The researchers’ hypothesis is that factors such as age, heart rate, and respiratory rate are directly related to the condition of patients with CAP, whereas temperature and the number of comorbidities are not related. This implies that patients who are worse according to their age, heart rate, and respiratory rate should be given more attention and prescribed more medications, which subsequently results in lower odds of being readmitted. This explanation is consistent with another study conducted at the same hospital for studying seven-day readmission for emergency department patients [22]. Nevertheless, this hypothesis needs further investigation and likely an observational study to be confirmed or rejected.

To build a prediction model, multiple algorithms and techniques were available for use in this study. However, we selected the ones that can easily be interpreted by HCPs where each rule can be translated into if/then rules. Moreover, we included other models that have been showing promising results per our literature review. After extensive testing of the final clean dataset and multiple trials of creating the prediction model, although the accuracy of the model reached 90%, we did not find any appropriate prediction for readmission. This can be explained by the nature of our dataset because the data for readmitted patients within 30 days of discharge was only 9.1% of the dataset and not enough to create an appropriate prediction.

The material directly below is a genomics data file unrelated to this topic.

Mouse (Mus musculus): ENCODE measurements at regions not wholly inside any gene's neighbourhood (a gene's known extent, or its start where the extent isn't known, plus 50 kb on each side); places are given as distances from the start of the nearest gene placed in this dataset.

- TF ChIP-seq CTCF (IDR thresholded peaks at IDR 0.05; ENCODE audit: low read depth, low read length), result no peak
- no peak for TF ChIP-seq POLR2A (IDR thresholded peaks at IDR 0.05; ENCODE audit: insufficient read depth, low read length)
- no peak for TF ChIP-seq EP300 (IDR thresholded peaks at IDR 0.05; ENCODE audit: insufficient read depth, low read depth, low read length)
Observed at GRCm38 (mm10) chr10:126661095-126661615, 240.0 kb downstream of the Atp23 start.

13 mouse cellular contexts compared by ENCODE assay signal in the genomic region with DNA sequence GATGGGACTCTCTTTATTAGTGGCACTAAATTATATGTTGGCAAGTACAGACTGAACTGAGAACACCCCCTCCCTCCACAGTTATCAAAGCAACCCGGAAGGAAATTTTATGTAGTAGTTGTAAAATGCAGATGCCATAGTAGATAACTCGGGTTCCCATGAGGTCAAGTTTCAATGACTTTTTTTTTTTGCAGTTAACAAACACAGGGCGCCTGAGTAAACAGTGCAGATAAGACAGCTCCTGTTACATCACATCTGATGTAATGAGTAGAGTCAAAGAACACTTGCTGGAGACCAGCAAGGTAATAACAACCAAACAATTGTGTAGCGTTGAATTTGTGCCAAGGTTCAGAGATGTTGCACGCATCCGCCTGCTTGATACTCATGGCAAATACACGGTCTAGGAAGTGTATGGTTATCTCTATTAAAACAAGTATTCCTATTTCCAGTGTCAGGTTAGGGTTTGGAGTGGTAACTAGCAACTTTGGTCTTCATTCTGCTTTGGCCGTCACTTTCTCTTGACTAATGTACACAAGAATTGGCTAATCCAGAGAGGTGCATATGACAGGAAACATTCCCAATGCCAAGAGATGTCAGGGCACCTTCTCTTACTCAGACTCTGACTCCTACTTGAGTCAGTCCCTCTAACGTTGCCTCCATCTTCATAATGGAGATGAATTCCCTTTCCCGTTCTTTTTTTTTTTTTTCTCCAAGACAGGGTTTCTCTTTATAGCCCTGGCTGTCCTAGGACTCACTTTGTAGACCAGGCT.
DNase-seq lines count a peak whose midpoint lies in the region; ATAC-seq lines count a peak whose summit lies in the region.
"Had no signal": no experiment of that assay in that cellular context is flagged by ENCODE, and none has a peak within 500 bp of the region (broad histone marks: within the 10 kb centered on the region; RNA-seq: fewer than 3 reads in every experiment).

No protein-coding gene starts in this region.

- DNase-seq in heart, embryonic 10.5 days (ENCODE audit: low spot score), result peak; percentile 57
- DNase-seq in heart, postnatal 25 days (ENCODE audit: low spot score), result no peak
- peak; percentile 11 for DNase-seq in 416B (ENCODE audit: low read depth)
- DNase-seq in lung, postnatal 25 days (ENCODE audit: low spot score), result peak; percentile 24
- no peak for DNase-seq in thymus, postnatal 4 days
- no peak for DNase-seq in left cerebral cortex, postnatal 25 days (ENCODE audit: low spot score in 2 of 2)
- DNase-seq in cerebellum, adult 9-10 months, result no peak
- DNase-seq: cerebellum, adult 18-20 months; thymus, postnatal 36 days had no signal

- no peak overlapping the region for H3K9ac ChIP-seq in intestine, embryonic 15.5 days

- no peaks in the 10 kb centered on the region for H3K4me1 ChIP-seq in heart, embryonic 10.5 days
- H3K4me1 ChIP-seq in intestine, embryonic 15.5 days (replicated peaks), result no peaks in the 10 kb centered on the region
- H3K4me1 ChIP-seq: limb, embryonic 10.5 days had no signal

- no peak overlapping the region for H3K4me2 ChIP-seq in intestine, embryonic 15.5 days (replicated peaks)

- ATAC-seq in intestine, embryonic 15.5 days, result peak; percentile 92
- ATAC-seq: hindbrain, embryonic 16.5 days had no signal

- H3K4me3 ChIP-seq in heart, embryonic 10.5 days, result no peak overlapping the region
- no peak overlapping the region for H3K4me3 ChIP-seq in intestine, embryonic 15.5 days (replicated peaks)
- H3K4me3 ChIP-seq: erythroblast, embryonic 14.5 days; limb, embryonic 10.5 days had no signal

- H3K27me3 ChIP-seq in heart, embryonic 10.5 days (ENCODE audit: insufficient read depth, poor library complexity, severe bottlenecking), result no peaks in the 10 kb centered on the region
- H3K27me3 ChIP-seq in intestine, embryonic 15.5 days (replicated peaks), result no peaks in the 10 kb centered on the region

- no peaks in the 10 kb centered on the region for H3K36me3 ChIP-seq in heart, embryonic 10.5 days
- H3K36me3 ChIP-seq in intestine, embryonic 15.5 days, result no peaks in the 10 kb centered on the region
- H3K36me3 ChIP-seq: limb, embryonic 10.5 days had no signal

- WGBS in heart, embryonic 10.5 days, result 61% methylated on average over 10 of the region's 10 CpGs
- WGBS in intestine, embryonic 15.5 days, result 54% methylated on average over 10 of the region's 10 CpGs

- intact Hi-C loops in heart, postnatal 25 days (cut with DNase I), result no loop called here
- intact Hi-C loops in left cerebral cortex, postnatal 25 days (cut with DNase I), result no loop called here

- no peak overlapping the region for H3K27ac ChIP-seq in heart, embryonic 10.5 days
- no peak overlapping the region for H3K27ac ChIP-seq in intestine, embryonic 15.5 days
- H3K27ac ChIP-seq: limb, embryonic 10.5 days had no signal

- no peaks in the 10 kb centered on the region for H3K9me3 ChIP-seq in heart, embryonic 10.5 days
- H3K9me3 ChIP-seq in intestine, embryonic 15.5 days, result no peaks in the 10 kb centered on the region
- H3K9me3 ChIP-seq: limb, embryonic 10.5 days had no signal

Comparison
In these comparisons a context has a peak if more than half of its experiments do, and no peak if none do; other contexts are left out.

Looking at the results of the model, the SVM performed poorly, which contradicts the findings reported in the literature. In this study, SVM showed zero recall by predicting that all patients will not require readmission. Moreover, as part of the models’ training exercise, we tried to add and drop some of the predictors while using precision and recall to observe the effect on the performance of the models. This exercise resulted in a slight improvement in the RF model after decreasing the number of dummy attributes. On the other hand, better performance of the DT model was noticed after removing the continuous attributes of vital signs. Even with the best version of each model, we conclude that none of these models would qualify to serve as a reliable or valid model to predict readmissions of patients with CAP.

This poor performance of the models is in part due to the low quality of the dataset that was available for this analysis. For example, the laboratory results were provided as free text instead of structured numeric values, which required sophisticated and advanced text-mining efforts to extract the relevant values for our study. Unfortunately, this led to only including the number of labs that were ordered for each patient instead of the results of the labs. Conducting more natural language processing could have a real contribution in creating a model with better performance than our models.

Furthermore, in comorbidities, there were several entries for the same comorbidity for each patient. Therefore, the frequency of those comorbidities was not easily derived from the data. In addition, the same comorbidity had multiple descriptions which made it harder to calculate. For example, diabetes mellitus, type II diabetes, and type II diabetes mellitus can be found simultaneously, and they might have been documented differently for the same patient. Moreover, we used the International Statistical Classification of Diseases and Related Health Problems, Tenth Revision, Australian Modification codes of pneumonia for applying the inclusion criteria that only include patients who had CAP as a primary diagnosis. However, we noticed that different codes of pneumonia were used interchangeably in the HIS documentation even during the same visit, which affected the accuracy of including only CAP patients.